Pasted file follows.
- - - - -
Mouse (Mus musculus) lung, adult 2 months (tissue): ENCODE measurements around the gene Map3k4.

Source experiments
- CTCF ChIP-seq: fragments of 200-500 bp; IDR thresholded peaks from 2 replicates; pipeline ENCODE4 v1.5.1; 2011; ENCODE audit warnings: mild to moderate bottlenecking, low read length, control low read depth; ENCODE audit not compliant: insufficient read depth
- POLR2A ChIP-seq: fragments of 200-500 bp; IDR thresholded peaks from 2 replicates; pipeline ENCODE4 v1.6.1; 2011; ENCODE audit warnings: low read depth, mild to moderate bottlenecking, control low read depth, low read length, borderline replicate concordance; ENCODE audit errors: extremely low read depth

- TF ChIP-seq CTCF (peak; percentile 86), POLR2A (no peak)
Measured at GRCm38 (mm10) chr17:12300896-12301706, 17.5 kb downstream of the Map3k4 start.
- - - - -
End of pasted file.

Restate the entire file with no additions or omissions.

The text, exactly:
Mouse (Mus musculus) lung, adult 2 months (tissue): ENCODE measurements around the gene Map3k4.

Source experiments
- CTCF ChIP-seq: fragments of 200-500 bp; IDR thresholded peaks from 2 replicates; pipeline ENCODE4 v1.5.1; 2011; ENCODE audit warnings: mild to moderate bottlenecking, low read length, control low read depth; ENCODE audit not compliant: insufficient read depth
- POLR2A ChIP-seq: fragments of 200-500 bp; IDR thresholded peaks from 2 replicates; pipeline ENCODE4 v1.6.1; 2011; ENCODE audit warnings: low read depth, mild to moderate bottlenecking, control low read depth, low read length, borderline replicate concordance; ENCODE audit errors: extremely low read depth

- TF ChIP-seq CTCF (peak; percentile 86), POLR2A (no peak)
Measured at GRCm38 (mm10) chr17:12300896-12301706, 17.5 kb downstream of the Map3k4 start.